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More than 150 buildings in London are still wrapped in highly flammable Grenfell-style cladding – almost three years on from the fire, Government figures reveal. Ministers pledged to strip aluminium composite material (ACM) from tower blocks across the country in the wake of the devastating blaze.

More than 150 buildings in London are still wrapped in highly flammable Grenfell-style cladding – almost three years on from the fire, Government figures reveal.

Ministers pledged to strip aluminium composite material (ACM) from tower blocks across the country in the wake of the devastating blaze.

The Grenfell Tower disaster claimed the lives of 72 residents, when fire spread rapidly from a single flat through the cladding of the North Kensington block, engulfing it in flames.

But with the third anniversary of the fire on 14 June, 163 buildings in the capital are still covered in the flammable casing.

In total, 247 ACM-clad buildings have been identified in the capital – meaning almost two thirds are yet to be fixed.

This includes six student blocks, 12 hotels, 25 social housing projects, and 119 privately owned residential buildings.

Some have started work, and most now have plans in place to remove dangerous ACM – although four hotels do not, according to the latest data.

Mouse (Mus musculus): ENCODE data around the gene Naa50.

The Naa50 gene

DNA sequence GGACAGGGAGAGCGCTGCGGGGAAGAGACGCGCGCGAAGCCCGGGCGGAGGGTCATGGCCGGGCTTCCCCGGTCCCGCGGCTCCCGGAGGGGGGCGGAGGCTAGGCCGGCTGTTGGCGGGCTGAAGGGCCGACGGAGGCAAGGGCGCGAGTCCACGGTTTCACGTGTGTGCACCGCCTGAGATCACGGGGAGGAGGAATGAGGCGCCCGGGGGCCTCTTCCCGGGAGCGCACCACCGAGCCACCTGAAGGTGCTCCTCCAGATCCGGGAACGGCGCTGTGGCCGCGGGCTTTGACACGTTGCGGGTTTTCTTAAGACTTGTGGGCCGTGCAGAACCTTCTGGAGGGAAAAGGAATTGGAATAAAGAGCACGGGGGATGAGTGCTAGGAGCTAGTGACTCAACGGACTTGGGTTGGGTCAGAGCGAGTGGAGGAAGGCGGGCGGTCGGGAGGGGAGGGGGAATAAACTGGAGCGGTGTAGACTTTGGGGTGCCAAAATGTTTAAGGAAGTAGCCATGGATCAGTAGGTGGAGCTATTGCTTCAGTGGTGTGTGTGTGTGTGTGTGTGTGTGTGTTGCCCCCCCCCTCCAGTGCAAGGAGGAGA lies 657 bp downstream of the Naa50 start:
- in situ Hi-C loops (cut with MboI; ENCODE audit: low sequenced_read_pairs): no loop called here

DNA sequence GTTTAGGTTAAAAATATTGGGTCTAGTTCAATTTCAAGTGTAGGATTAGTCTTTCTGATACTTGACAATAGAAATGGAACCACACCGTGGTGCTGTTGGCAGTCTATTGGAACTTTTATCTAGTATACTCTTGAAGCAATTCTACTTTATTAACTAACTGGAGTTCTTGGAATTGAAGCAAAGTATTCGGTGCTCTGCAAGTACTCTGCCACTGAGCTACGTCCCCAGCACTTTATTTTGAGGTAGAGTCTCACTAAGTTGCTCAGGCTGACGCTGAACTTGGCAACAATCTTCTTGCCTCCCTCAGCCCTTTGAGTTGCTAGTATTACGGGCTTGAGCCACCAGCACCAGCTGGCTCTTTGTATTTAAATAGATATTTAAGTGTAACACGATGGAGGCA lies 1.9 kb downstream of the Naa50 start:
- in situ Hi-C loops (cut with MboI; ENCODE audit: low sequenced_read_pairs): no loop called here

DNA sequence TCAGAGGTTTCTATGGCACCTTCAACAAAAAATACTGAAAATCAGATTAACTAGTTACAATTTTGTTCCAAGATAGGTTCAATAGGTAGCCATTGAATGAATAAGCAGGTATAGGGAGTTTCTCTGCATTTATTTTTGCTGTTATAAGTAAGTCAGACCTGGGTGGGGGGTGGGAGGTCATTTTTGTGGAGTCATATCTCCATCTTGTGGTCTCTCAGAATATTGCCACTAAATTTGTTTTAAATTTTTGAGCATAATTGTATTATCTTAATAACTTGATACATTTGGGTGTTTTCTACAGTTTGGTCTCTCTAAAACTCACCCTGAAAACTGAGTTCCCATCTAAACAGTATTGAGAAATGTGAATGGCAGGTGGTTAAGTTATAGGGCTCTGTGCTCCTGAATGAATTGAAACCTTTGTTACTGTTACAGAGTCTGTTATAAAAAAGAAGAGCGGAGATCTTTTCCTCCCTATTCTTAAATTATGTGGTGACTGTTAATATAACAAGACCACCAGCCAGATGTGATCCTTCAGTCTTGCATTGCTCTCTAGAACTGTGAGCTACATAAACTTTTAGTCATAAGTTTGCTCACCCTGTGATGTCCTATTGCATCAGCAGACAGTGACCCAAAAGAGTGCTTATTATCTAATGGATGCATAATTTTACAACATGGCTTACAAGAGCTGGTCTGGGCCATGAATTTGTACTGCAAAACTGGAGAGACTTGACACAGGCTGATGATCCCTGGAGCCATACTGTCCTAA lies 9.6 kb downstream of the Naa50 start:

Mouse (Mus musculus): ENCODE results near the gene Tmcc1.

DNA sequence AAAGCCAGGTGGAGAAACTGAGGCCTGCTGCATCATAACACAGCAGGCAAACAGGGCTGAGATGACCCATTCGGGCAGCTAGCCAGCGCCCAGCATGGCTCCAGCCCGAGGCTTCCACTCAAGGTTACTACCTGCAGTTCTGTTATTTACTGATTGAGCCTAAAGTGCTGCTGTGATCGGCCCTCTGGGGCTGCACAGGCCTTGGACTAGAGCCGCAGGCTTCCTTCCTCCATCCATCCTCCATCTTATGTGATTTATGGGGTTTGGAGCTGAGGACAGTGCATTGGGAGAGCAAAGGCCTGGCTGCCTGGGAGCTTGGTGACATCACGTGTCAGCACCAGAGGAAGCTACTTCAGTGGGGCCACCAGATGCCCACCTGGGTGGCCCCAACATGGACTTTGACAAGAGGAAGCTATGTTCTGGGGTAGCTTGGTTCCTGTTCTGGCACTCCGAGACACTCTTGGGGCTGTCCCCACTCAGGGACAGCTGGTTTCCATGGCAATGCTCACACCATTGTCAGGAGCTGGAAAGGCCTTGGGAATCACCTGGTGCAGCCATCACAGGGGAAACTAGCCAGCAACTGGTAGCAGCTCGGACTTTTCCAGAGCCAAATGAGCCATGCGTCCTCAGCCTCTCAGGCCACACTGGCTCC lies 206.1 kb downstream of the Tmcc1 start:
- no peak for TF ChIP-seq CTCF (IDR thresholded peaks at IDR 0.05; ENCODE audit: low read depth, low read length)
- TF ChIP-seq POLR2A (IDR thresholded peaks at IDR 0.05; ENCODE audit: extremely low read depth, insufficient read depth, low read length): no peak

Just 84 buildings have had their cladding removed – 50 are completely renovated, seven are awaiting final sign off, and 27 have had cladding stripped but other works are not finished.

The figures come as a damning report by Parliament’s Housing, Communities and Local Government Committee said ministers are not spending enough to make all buildings safe.

The committee welcomed the Government’s £1 billion ACM fund – but said all types of flammable casings on high rise buildings should be removed.

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Ministers are “trying to find ways to fit a £3 billion liability into a £1 billion funding pot”, according to the report.

And too many residents are yet to find out if their buildings are safe – with the last three years proving that “building owners simply will not ‘do the right thing’”, it claimed.

Speaking at the London Assembly, London’s fire chief Andy Roe said work to fix dangerous buildings has not happened fast enough.

“To be fair to central government, this is a wicked problem to solve,” he told the the Assembly’s fire, resilience and emergency planning committee.

“But actually I do think that politicians across the spectrum have absolutely heard and understood the nature of this risk.”

And London’s Deputy Mayor for Fire and Resilience, Fiona Twycross, said cladding work remains a priority – classed as ‘essential’ construction work, in spite of the coronavirus outbreak.

“Across all levels of Government people are aware there is still a problem and that this work cannot be delayed because of the pandemic, where other parts of the construction industry understandably and rightly slowed down,” she said.

But Labour Assembly Member Leonie Cooper said the latest figures on cladding were worrying – and all ACM must be removed as soon as possible.

“The tribute that the people from Grenfell really want is that there are not still buildings with this cladding on them – and that others may face what they had to face on that awful night three years ago,” she said.

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